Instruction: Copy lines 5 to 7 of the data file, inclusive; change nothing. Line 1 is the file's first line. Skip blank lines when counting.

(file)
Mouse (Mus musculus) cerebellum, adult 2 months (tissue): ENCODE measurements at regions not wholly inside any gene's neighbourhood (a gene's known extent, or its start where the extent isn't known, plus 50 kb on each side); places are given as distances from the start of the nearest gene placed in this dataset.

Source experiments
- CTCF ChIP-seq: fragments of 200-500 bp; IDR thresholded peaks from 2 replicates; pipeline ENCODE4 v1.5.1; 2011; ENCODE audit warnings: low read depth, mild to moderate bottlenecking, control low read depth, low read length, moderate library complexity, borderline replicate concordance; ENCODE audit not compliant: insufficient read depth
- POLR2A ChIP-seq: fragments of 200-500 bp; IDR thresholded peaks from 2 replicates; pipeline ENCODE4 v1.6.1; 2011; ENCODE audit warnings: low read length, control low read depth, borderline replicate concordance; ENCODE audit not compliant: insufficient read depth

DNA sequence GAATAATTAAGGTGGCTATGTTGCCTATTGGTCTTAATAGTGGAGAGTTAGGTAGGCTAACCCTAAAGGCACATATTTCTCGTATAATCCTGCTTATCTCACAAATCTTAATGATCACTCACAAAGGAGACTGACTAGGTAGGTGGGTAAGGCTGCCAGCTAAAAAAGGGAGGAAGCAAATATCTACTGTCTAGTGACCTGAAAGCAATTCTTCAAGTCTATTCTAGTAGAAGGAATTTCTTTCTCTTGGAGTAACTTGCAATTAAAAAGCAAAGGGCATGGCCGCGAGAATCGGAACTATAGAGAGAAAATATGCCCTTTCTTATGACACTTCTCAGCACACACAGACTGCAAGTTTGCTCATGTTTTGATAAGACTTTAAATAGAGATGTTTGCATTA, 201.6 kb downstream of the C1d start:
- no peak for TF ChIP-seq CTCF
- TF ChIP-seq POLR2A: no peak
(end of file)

DNA sequence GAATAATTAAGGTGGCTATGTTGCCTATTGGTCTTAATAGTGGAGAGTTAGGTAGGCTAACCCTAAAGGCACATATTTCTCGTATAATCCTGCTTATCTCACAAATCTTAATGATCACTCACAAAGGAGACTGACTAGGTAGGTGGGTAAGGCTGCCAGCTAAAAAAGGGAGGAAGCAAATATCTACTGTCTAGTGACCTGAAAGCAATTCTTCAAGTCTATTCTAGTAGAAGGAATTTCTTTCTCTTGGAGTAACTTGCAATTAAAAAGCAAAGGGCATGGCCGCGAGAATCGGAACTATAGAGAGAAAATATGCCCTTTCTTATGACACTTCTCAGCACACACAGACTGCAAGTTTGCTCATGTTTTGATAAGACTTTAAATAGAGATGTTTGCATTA, 201.6 kb downstream of the C1d start:
- no peak for TF ChIP-seq CTCF
- TF ChIP-seq POLR2A: no peak